The next bubble: health care 

City Sage

Some time ago I was chatting with a recently divorced friend who was mad at her ex, a Denver orthopedic surgeon.

"He doesn't want to pay for the kids' tennis lessons," she said, "and that's part of the divorce agreement, and it's not as if he can't afford it. He makes plenty!"

"How much is plenty?" I asked.

"Oh, he makes about $80,000," she replied.

I was stunned. "You mean an orthopedic surgeon only makes 80 grand?"

"I meant a month."


My friend was also irritated by the rapid depreciation of the marital residence, a Denver McMansion on the market for more than a year.

"I tried to stick him with that turkey, but he was too smart for that. We've taken a $500,000 hit so far, and we might have to short-sale it or just give it back to the bank. We got caught in the real-estate bubble, I guess."

We've all been touched by that bubble, but maybe there's another one about to burst — the health care-cost bubble.

My friend's ex makes a million a year, mostly repairing creaky knees and joints of guys like me who think they still should be able to run up Pikes Peak. It's a specialty that didn't exist a generation ago, treating conditions and ailments our grandparents had to live with, using tools and procedures that physicians of another era couldn't have imagined.

That's progress, and if you have the cash and/or the comprehensive insurance policy, it's great. But if you're on the wrong side of the health care equation, you're SOL. No knee operations for you. And, because of the extraordinary, accelerating costs of everything associated with health care, basic palliative health care is either unavailable or unaffordable.

Let's compare some numbers. According to economist Robert Shiller, inflation-adjusted prices of standard existing single-family houses in selected U.S. markets grew from $110,000 to $200,000 between 1998 and 2006. It was a classic bubble, which was predicted, analyzed and warned against even as it expanded. The aggregate assets of American households increased by trillions, which disappeared soon after the bubble popped.

How many of us are still stuck with that turkey? We're still making payments on an underwater mortgage, still paying off a home-equity loan, still hoping that the market will recover and bail us out.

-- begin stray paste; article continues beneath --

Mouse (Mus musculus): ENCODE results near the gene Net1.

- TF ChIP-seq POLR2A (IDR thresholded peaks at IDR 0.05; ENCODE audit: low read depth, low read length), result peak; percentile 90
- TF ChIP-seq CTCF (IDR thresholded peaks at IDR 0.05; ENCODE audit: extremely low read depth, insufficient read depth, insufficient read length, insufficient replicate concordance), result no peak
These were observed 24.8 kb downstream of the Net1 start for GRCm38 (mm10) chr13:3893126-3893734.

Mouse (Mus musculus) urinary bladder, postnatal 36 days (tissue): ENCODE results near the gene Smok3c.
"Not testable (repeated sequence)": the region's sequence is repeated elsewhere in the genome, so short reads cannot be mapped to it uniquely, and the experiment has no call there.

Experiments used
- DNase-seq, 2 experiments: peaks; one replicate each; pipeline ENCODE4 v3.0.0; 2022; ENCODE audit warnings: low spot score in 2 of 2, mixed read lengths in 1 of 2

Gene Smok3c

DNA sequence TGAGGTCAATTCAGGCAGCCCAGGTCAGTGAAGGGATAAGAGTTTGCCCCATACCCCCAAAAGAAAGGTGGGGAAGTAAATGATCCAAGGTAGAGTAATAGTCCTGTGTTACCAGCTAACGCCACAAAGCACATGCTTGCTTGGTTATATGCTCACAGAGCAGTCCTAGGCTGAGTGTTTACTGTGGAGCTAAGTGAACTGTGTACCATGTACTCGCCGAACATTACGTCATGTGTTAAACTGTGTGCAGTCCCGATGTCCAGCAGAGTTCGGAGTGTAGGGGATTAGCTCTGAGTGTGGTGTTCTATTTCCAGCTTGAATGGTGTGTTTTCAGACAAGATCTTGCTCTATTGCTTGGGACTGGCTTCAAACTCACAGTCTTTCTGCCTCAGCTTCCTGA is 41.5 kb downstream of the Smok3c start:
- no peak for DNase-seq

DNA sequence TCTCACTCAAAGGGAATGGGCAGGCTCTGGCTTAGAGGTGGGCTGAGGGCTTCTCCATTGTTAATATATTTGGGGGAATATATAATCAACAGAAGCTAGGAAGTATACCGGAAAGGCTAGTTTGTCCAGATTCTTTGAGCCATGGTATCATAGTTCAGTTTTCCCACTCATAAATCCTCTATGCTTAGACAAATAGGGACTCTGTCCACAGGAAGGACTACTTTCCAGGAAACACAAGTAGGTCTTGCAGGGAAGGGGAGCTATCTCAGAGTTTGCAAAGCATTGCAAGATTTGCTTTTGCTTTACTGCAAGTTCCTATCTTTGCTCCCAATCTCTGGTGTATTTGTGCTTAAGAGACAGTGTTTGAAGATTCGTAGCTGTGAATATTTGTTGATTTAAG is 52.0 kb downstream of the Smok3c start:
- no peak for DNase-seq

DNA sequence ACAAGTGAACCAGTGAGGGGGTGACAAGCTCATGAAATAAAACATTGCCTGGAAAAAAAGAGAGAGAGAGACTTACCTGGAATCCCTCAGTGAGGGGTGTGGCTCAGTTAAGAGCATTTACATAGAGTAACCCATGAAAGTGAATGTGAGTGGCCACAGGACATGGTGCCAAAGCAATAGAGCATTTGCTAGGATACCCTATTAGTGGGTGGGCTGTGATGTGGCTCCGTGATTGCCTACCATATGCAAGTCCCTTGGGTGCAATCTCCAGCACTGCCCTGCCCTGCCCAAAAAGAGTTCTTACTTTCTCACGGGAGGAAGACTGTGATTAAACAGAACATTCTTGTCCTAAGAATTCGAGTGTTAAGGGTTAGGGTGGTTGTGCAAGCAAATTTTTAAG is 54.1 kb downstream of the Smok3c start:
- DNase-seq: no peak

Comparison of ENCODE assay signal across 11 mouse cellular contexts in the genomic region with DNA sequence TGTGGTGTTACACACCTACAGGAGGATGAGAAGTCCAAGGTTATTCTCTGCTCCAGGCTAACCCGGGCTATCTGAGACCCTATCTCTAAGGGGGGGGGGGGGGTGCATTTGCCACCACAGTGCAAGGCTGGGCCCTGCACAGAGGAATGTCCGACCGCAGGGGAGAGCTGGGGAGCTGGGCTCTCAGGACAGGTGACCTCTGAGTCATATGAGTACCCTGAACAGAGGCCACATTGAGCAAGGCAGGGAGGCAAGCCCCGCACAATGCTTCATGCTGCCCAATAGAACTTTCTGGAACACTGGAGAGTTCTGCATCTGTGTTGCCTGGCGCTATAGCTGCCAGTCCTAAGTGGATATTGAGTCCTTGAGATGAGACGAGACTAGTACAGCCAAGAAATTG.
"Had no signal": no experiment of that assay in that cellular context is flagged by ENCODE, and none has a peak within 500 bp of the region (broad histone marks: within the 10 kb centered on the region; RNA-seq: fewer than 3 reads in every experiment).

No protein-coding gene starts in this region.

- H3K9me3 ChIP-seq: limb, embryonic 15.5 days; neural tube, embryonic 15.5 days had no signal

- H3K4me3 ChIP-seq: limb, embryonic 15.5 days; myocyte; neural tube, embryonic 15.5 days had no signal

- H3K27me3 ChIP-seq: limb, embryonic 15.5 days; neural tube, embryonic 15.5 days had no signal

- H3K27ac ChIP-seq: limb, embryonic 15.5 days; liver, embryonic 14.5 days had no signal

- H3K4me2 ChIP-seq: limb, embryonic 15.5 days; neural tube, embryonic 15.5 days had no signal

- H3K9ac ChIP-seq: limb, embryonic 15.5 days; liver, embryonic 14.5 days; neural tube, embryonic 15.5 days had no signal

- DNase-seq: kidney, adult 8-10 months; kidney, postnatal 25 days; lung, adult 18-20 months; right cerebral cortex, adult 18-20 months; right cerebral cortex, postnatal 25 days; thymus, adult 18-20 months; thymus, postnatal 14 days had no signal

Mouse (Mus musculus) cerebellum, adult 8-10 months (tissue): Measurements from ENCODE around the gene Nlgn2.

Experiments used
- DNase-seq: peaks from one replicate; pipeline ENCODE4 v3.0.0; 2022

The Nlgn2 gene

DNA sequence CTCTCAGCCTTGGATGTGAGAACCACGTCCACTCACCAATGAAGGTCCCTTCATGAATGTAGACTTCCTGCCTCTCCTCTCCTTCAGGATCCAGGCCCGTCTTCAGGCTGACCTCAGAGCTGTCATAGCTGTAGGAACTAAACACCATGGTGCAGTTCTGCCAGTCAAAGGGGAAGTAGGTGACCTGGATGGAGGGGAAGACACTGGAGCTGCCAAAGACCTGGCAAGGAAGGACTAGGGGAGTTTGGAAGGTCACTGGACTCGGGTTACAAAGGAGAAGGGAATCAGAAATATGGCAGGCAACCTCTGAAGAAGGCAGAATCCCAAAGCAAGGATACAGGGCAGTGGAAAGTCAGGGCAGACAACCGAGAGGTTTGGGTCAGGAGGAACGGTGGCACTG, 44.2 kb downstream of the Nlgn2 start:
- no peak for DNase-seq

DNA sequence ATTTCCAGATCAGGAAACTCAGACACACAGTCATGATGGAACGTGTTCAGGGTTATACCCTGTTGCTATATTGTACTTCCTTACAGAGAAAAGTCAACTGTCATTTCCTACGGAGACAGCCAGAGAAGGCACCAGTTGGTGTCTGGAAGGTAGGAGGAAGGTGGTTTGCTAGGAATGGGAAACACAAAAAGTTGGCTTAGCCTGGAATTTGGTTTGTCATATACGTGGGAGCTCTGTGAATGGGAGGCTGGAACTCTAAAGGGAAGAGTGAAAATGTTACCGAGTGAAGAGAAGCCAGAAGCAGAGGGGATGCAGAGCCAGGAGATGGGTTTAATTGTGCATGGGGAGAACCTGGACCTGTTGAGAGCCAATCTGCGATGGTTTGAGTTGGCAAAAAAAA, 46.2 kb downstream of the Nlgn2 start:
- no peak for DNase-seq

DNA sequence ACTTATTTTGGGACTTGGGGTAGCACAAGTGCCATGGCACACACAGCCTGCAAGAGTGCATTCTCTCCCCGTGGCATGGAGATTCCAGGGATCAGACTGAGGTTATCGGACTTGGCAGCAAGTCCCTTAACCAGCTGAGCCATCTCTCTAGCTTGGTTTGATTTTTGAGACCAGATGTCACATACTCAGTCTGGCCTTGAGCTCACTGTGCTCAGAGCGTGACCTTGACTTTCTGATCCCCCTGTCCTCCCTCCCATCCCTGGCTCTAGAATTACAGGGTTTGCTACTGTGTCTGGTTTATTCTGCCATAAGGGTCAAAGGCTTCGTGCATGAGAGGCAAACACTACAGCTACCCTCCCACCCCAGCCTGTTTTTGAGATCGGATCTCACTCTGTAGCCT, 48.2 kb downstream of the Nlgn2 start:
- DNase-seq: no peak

Now consider health care costs, which, according to the government, have increased ten-fold (not inflation-adjusted) in 30 years, from $253 billion in 1980 to $2.5 trillion in 2009. Between 2008 and 2009, costs increased by $200 billion — during the worst recession in modern American history.

You don't have to be an economist to realize those figures are unsustainable. The numbers have to come down. But how?

In real estate, property owners who are heavily leveraged and/or overinvested go down — i.e., developers. In health care, the biggest cost centers may be the most vulnerable. That means hospitals, which account for 31 percent of all health care expenditures.

If you think you see a bubble about to burst, what do you do? You sell. If you're fast, lucky and smart, you make a profit.

That brings us to Memorial Health System. Those who want to sell Memorial to a private operator, rather than transferring it to a nonprofit, are not necessarily right-wing ideologues pushing privatization of city-owned assets, regardless of context. Some of the smartest people in our community (e.g., Bill Hybl and Steve Bartolin) see some city enterprises as time bombs, marketable entities that should be monetized before they become valueless.

The time to sell Memorial may have passed, thanks to sluggish local government decision-making. The system is losing value, so we may never have to make the pleasant choice between netting $250 million from a sale or turning over the system to a new, locally controlled nonprofit. At least that task force is considering the alternatives now.

Maybe we'll be in the position of my friend and her ex, making payments on an asset they could have dumped for a windfall — if they hadn't been slow. Maybe the health care bubble will burst, and hospitals and specialists alike will take big hits.

But that's OK by me — I got my knees fixed 10 years ago.



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